##############################

#1 is the condition
#"e" is the target vowel
#23 is the participant number
fil$ = "1-e-23.wav"

#Here's one way of doing it using 
#some of Praat's string functions

fil$ = "1-e-23.wav"

condition$ = left$ (fil$, 1)
vowel$ = mid$ (fil$, 3, 1)
part$ = mid$ (fil$, 5, 2)
fileExt$ = right$ (fil$, 3)

appendInfoLine: "This is participant " + part$ + "'s pronunciation of " + vowel$ + " in condition " + condition$ + ". It's a " + fileExt$ + " file."


This gets the job done, but we should always be thinking ahead and trying to plan for potential errors in the future. We have to understand that this solution has several assumptions:

Now let's make a more flexible script to parse our file names. It still has assumptions, though: it assumes that the file name has two hyphens, and that it has a file extension. The improvement is that the components between these can be any length.


#filename structure:
#condition-targetSound-participant.extension

#find the index (location) of the first hyphen:
hy1 = index(fil$, "-")

#calculate the number to give to the left$() function based on this
# We want all the characters before it, or (index - 1) characters.
# If index were 3, we want the first two characters
cond$ = left$ (fil$, hy1 - 1)

#index of second (last) hyphen, by searching from the right using Praat's right index
hy2 = rindex(fil$, "-")

##Get the target sound by extracting the characters between
##the left and right hyphen.
# The beginning index of the sound is one place after the first hyphen
soBeg = hy1 + 1

#We need to know how many characters to extract for the mid function.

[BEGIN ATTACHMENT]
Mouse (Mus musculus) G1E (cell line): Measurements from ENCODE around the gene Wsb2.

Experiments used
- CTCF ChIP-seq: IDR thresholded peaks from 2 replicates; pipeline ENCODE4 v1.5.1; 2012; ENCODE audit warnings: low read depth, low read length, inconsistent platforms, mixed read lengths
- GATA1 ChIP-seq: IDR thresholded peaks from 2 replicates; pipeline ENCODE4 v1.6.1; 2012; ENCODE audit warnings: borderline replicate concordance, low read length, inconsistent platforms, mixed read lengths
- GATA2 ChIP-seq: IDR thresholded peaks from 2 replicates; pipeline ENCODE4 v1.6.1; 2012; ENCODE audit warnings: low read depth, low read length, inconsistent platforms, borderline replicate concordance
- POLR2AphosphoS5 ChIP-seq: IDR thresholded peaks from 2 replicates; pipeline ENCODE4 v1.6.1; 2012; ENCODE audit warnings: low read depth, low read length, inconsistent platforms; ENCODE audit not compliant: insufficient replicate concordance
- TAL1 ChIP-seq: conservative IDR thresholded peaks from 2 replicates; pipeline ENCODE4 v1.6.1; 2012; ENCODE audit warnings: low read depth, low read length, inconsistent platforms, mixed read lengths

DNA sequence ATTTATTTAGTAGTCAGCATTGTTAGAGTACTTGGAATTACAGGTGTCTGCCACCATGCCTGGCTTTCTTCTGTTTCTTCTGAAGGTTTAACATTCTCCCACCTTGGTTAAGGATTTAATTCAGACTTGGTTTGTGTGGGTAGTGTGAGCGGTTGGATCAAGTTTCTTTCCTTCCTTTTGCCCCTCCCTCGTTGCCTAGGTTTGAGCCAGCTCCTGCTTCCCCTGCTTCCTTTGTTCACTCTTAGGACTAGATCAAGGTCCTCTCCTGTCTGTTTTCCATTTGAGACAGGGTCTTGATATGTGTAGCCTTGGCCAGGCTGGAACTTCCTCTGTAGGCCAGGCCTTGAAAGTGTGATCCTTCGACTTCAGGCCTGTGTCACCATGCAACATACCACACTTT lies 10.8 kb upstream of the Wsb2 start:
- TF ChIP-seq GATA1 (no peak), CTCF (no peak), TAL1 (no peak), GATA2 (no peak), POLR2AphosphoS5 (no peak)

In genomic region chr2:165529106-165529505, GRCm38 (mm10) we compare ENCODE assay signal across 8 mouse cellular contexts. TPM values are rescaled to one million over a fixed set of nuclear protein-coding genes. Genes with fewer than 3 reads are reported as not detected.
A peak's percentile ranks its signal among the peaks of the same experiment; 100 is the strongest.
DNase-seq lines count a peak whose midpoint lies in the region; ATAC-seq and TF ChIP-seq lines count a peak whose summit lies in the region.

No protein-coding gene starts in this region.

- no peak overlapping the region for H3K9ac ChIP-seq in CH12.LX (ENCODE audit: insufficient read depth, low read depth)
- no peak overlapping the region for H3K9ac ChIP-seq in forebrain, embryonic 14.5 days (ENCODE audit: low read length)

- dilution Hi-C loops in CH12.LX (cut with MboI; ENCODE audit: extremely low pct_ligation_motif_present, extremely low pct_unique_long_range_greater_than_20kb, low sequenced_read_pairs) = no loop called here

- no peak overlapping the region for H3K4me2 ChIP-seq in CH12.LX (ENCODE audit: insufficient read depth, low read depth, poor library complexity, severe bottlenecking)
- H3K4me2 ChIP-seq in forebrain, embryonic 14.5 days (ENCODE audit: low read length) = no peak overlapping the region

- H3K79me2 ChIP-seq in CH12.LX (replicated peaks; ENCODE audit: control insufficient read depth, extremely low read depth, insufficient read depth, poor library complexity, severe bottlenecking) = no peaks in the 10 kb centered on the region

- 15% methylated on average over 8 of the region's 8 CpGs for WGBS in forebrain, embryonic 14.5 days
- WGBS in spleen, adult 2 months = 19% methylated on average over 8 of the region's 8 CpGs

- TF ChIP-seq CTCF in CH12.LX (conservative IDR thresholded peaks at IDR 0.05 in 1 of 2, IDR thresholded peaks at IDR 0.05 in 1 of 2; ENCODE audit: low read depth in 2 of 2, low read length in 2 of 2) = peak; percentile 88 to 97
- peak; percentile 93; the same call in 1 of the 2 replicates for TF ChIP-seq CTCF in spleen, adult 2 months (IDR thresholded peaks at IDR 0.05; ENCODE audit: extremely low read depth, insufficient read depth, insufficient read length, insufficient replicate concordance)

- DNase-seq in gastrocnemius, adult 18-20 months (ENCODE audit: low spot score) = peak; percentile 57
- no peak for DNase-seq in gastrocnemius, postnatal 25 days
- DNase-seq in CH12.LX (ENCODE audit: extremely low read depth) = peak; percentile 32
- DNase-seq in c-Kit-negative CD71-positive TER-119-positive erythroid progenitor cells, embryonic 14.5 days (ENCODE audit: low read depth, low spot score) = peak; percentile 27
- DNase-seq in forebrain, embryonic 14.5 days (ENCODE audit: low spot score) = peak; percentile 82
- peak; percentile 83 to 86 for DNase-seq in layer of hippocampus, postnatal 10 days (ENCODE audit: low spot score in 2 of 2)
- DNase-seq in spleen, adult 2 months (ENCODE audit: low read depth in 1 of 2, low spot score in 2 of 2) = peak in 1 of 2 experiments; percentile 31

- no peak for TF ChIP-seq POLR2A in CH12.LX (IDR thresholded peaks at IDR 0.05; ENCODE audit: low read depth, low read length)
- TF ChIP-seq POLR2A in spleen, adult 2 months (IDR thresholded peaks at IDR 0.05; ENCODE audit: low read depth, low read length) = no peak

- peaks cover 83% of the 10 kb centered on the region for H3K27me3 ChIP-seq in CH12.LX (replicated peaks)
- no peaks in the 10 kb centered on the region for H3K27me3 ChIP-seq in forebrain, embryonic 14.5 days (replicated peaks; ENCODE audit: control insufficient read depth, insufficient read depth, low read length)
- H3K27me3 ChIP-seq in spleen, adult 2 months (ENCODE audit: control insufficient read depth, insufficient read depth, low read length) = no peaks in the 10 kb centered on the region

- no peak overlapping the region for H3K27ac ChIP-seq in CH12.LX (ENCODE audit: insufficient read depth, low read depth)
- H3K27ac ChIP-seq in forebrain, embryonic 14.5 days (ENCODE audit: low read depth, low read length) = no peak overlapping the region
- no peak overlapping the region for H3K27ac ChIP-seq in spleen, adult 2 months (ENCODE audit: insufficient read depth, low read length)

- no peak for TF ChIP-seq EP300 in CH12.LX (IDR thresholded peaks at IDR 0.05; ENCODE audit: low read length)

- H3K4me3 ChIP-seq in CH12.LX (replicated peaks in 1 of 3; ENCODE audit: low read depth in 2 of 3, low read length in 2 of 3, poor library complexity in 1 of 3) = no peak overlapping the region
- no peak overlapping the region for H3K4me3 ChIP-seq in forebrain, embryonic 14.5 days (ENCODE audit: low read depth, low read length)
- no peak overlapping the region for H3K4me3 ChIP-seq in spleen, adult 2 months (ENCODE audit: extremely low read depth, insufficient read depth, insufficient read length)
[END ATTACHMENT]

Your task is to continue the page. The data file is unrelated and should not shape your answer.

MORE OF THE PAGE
#Subtract hy2 from hy1, then one more
numCharsVowel = hy2 - hy1 - 1
vowel$ = mid$ (fil$, soBeg, numCharsVowel)

#We can find the location of the period, and use the same method 
#above to extract the participant number
dot = rindex(fil$, ".")
partBeg = hy2 + 1
numCharsPart = dot - hy2 - 1
part$ = mid$ (fil$, partBeg, numCharsPart)

##let's allow for file extensions that might be longer than three characters, 
## like .Collection or .TextGrid

#We already know where the rightmost period is
# We can get the length of the file name, and 
# calculate how long the extension is by substracting
# the index of the last period
strLen = length (fil$)
extLen = strLen - dot
fileExt$ = right$ (fil$, extLen)

writeInfoLine: "This is participant " + part$ + "'s pronunciation of " + vowel$ + " in condition " + cond$ + ". It's a " + fileExt$ + " file."


We've now made a script that can take apart a file name that has a file extension and has two hyphens. Comment out what we have for fil$, and add some more names, trying to break the script. Try "13A-shibboleth-Frankie.TextGrid", for example.

Of course there is plenty of room for improvement, but I hope this showed that we can get pretty creative with Praat's built-in string functions.

I also want to reiterate a couple of habits that I think you should get into. Before I went around looping through files, we tested this idea on its own, in an isolated test script. This simplifies our life.

We commented our thinking throughout the steps of the scripts. When we come back to this script after a good while, this will help us quickly remember what we were trying to do. Trust me, when you're dealing with a challenging problem and spent a lot of time working it through, you probably won't remember all of the logical leaps you took after a few weeks. This will save you a lot of time later and makes your script more understandable to others.

If you do ever get more into programming, the next step for dealing with strings is learning about regular expressions (regex). They're basically their own mini language that you can use to parse strings in very complex ways. The truth is they are a major pain in the ass if you're not using them regularly, because they are really hard for humans to read. But I don't know of a better alternative, and practically every good language lets you use them, including Praat. So if you get heavy into searching through text, go learn about regular expressions, but put on your patient cap before starting. Just be content that what you learn will transfer over to any programming language you will learn in the future. If you're into database work, you will need to get good at regexes.